True at First Light: A Fictional Memoir

by Ernest Hemingway

Hardcover, 1999

Call number




Scribner (1999), 320 pages


A fictional memoir of an African safari based on a manuscript edited by the author's son. The action centers on wife Mary's desire to kill a lion and her jealousy of a beautiful African woman Hemingway is eyeing.

Media reviews

"The famous style occasionally flares into fineness but is really no more than a pretender to its former royalty . . . [It] serves as a warning to let Hemingway be, both as a literary estate and as a literary influence."

User reviews

LibraryThing member laytonwoman3rd
OK, I tried. This "fictional memoir" was left behind in manuscript form, untouched for nearly a decade when Ernest Hemingway died. Thirty-five years later, his son Patrick, who was with his father and stepmother in Africa for the real-life events portrayed here, edited it for publication. His
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introduction intrigued me, and I love the title. The book's epigram is this quote from Papa himself: "In Africa, a thing is true at first light, a lie by noon, and you have no more respect for it than for the lovely, perfect wood-fringed lake you see across the sun-baked salt plain. You have walked across that plain in the morning and you know that no such lake is there. But now it is there absolutely true, beautiful and believable." With writing like that, he almost had me. But I couldn't bear more than 60 pages or so of his paternalism; Mary's fawning for his approval; the casual acceptance of his relationship with the village woman, Debba (another "child-wife"); and finally the whole insider attitude of the narrator cryptically referring to native tribes, uprisings, and secret doings without enough background or explanation. Granted, Patrick does cover some of the latter in his fine introduction, but the text itself seems to have been written for readers "in the know". Reportedly there is some very fine writing in here, and I am willing to believe that. I'm just not willing to wade through so much muck to get to it.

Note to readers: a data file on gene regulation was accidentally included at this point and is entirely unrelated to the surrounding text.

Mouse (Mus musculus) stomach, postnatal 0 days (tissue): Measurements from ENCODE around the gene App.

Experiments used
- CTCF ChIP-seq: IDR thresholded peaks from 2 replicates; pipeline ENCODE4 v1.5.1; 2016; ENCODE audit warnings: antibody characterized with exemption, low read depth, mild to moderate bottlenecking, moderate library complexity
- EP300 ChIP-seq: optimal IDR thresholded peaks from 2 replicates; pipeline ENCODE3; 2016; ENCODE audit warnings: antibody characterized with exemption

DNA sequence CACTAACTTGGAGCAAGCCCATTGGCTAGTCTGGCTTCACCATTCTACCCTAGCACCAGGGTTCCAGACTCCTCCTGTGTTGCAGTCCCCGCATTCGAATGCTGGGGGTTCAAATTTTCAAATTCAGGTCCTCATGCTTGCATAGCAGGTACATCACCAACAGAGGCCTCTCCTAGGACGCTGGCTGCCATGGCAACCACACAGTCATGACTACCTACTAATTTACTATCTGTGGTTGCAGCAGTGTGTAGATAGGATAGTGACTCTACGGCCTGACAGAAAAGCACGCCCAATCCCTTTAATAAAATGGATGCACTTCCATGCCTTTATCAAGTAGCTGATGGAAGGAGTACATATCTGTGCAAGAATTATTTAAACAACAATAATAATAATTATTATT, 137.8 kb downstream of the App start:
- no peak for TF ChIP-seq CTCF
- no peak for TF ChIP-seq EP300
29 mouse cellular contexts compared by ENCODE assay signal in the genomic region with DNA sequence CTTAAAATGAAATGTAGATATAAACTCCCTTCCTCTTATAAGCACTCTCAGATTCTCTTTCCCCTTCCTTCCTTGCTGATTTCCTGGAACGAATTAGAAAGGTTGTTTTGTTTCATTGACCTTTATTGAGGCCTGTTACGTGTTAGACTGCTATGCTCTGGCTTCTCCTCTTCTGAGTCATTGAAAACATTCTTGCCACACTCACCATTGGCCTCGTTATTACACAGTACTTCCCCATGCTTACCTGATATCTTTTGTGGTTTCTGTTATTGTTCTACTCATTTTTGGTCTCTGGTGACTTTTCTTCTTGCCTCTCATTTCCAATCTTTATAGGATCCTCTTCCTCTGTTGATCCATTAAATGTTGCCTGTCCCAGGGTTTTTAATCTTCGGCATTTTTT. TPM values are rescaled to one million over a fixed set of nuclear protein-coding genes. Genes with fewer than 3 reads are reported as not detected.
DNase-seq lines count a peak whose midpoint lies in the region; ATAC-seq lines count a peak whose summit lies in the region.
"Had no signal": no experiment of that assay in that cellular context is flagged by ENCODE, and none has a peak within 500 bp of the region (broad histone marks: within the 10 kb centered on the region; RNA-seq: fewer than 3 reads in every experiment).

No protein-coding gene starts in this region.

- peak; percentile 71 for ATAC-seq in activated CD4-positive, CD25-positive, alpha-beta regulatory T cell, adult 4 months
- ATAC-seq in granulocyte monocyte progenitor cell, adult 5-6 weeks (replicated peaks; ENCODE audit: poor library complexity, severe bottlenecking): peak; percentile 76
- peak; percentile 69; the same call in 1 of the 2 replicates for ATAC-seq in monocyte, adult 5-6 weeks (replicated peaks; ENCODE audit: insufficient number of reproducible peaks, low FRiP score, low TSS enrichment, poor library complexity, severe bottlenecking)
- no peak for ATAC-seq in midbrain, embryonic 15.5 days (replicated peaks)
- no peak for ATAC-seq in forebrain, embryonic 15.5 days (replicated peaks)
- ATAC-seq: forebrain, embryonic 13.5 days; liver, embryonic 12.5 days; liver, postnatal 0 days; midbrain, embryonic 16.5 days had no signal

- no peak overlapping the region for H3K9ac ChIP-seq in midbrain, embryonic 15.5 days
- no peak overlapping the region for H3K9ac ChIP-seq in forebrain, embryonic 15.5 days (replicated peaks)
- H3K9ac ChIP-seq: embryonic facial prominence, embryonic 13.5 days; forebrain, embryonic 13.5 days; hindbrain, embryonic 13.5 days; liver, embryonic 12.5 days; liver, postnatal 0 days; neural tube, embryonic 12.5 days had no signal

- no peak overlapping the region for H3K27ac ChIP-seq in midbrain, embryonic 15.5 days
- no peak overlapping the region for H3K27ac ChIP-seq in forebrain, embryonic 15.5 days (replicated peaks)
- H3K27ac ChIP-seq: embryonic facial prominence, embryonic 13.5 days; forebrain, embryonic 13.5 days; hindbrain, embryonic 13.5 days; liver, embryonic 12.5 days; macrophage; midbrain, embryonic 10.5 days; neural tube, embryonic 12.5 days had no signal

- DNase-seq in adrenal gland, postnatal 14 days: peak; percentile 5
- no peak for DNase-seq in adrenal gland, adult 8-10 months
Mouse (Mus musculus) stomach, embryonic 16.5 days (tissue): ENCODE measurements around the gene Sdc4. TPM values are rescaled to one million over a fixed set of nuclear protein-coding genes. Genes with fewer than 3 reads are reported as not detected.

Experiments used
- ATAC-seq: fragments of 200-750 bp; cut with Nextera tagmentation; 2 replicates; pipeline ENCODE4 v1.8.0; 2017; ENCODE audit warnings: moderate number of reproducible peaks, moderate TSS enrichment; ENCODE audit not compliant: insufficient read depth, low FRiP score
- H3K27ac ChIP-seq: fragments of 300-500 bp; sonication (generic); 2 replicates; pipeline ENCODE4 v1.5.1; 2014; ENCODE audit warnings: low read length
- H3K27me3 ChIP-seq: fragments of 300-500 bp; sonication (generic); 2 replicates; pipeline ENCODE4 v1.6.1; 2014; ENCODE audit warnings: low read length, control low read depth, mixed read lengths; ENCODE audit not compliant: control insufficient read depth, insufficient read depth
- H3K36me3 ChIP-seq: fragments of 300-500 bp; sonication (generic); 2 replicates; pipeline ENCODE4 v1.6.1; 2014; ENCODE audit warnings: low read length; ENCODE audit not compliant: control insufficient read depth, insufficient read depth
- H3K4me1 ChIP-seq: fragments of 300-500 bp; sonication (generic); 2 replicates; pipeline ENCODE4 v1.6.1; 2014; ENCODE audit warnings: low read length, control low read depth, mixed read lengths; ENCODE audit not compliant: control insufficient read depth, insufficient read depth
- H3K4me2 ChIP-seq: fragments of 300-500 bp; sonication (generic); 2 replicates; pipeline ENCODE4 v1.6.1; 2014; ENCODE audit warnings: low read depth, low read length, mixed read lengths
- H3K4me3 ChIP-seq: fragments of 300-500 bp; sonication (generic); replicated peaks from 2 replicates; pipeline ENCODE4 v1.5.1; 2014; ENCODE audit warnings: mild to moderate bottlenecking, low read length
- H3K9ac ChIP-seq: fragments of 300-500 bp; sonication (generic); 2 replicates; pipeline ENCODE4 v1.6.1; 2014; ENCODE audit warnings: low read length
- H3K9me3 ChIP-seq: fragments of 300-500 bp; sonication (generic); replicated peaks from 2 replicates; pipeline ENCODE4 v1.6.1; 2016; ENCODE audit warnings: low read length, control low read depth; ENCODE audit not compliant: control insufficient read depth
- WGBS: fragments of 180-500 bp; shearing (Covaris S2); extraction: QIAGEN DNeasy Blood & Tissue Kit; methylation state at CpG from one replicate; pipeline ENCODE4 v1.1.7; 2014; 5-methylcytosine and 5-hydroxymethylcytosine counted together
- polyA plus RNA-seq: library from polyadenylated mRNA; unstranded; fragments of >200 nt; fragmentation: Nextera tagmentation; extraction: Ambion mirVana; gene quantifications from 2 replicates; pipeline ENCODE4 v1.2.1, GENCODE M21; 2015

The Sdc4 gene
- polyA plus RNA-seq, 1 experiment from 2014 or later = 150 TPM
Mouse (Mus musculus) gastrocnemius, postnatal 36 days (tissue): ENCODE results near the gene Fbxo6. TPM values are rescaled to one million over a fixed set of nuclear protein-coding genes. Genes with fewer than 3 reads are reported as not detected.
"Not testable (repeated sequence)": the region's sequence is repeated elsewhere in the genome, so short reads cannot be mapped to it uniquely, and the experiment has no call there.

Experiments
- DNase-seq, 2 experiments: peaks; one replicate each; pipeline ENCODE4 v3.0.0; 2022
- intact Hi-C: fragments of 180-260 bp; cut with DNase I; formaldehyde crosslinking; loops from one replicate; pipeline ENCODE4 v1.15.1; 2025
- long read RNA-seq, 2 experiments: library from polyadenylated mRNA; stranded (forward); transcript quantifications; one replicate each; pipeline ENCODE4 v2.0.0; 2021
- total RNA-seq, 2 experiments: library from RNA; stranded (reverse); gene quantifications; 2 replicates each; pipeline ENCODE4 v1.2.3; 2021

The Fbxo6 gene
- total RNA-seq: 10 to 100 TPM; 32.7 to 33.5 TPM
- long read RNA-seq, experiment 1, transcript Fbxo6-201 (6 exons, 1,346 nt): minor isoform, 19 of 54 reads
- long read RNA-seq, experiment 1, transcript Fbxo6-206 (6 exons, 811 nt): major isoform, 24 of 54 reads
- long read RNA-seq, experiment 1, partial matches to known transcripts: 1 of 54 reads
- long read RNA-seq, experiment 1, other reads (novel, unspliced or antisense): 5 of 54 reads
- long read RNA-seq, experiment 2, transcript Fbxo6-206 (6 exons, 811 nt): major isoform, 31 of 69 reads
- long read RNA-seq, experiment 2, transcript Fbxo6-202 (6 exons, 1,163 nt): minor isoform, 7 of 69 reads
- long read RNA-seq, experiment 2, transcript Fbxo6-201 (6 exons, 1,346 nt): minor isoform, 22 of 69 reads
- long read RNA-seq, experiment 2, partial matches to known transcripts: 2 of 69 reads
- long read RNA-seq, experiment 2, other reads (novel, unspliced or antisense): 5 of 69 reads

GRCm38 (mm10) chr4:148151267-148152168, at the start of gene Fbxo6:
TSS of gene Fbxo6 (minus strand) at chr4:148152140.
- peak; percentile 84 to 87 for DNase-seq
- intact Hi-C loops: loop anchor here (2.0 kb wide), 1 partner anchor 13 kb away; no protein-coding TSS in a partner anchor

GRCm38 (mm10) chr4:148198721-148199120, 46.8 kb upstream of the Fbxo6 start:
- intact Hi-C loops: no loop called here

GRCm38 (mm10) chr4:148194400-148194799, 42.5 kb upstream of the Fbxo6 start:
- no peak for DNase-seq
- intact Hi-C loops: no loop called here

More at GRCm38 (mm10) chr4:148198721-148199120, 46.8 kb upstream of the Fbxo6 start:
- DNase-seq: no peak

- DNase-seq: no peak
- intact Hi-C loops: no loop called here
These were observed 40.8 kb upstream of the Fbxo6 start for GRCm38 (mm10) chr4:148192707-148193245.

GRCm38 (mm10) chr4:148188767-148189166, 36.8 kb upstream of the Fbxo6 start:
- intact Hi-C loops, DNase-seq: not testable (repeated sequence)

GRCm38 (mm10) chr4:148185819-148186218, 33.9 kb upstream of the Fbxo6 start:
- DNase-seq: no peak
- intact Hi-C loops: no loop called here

Reviewed in 2017
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LibraryThing member benjclark
Good. Sort of a watered down Hemingway to read. I don't really remember what gave me that impression, but there it is. I did like that he gave a nod to the fact that he made his memoir "more true" by fictionalizing bits of it.
LibraryThing member MikeBiever
Staged in Africa, Hemingway reflects himself as a hired hunter in the Game Department of the British Administration. The book is set on the African plains, within and out of a hunting camp site established to hunt for an elusive and wanted lion. The book also seems to reflect on the cusp of the
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change over in Africa from the British (i.e., white man) to the African self-awareness and quest for independence. Though the book does not specifically refer to politics, you get a sense that the story spins on the edge of that change and the reflection of what Africa once was and meant to the likes of someone like the main narrator, Hemingway.
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